A daycare makes money by providing a safe environment where an adult can care for children who aren’t their own. But, the children aren’t the customers here. It’s the parents of those children that a daycare owner is trying to bring in. So, how do you do that?
There are several ways to attract parents to your daycare. You need to let parents in your community know you are there and what you’re offering. You can do that by:
- Establishing your online presence early—Website
- Socializing through technology—Social media
- Providing an experience—Open house
- Out your business—Signage
- Leverage your reputation—Incentives
This article is for, both new and existing, daycare business owners. There isn’t ever going to be a time when you don’t want to be able to attract parents to your daycare. Even if you’ve hit the maximum capacity for children you’re allowed to care for, things can always change. You’ll want to be ready to bring in another family when those changes arise.
Now, let’s get into how you go about attracting parents to your daycare.
Establishing Your Online Presence Early—Website
This step is very important for owners who have a new daycare business. Don’t wait to get your business website set up. Think about what you do when you want to know about something. Where do you go? Most of us will answer that question on the internet. So, you need to get your daycare website set up early. You’ll want somewhere to direct your potential customers to go should they want to find out more about your daycare.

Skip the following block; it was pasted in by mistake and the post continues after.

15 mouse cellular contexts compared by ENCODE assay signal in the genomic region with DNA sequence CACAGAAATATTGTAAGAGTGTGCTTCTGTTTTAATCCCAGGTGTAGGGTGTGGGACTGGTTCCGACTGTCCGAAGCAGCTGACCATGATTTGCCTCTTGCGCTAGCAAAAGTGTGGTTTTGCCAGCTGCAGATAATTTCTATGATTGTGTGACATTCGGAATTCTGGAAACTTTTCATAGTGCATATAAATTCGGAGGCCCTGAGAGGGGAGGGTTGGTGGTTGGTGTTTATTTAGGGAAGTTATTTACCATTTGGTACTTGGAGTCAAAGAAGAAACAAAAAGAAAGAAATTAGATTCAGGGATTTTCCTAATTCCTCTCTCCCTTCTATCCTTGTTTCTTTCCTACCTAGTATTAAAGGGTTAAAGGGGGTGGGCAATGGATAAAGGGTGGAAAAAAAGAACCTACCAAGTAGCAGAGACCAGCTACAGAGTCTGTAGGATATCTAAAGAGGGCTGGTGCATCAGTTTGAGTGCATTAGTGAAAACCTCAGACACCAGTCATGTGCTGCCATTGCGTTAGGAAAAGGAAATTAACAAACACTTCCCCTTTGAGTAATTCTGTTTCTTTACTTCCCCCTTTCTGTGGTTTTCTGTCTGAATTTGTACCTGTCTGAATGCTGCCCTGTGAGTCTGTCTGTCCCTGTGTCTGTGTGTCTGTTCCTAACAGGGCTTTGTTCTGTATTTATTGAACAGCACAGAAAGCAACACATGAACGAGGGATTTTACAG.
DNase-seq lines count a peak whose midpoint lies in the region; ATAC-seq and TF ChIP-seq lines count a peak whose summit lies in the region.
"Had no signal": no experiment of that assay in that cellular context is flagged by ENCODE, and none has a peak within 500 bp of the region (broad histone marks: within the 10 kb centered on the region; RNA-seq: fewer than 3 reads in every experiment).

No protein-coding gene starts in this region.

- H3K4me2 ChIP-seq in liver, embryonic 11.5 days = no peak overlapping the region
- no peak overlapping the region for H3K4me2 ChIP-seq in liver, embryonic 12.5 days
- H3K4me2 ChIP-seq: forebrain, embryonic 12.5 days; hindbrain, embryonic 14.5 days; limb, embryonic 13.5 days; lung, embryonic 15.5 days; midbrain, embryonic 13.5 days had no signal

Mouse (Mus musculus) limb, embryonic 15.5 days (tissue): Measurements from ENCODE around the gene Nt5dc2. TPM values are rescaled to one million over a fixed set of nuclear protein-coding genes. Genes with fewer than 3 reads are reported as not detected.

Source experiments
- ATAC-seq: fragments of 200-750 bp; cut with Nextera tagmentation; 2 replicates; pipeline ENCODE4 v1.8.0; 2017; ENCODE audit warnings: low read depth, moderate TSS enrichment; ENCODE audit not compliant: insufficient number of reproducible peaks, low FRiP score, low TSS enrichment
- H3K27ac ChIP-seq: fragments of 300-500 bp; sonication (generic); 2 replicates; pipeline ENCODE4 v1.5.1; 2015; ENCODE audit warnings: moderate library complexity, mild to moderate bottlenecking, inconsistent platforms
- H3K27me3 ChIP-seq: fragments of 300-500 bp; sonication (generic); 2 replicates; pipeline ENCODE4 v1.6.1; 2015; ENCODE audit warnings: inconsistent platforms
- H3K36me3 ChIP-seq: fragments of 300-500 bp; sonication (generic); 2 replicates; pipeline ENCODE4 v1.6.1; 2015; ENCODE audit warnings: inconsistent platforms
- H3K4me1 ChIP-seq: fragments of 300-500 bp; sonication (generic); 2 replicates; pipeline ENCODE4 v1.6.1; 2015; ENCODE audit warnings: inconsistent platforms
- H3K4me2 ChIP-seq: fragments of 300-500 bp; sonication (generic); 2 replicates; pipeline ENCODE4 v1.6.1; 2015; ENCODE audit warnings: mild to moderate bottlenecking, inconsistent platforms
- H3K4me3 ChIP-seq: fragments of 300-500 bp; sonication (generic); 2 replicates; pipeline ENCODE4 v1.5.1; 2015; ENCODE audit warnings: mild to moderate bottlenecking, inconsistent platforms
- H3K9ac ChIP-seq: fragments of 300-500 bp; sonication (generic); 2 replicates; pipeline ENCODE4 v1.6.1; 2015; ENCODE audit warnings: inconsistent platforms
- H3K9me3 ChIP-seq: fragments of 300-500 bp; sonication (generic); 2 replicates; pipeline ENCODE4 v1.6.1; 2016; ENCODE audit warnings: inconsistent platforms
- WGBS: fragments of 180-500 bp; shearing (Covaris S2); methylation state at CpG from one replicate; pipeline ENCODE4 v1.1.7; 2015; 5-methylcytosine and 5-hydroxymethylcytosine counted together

Make sure you put some time and good effort into creating this website. You want it to be easy to navigate and have the information people are most likely looking for in obvious places that don’t take too long to get to. For instance, your hours of caregiving shouldn’t be buried on a page that takes 10 clicks to get to. Most people don’t have the attention span it would take to get to that page. They’ll get frustrated and move on to another site, in those cases. We recommend getting an expert to create your website for you if you’re not too up to speed with doing this. It’s a critical piece for attracting parents to your daycare so it needs to be done well.
Socializing Through Technology—Social Media
Having a business website is like the foundation for your online presence. Once you’ve established that, you want to build on top of that with your social media sites. Platforms like Facebook, Instagram, and Twitter are great for letting parents in your community know what you and your business are like. This is where the personality, the values, the mission, and your staff get to shine. Your business website is where parents can get information about your daycare. The daycare’s social media pages are where parents can get to know you, your staff, and your daycare.
Providing an Experience—Open House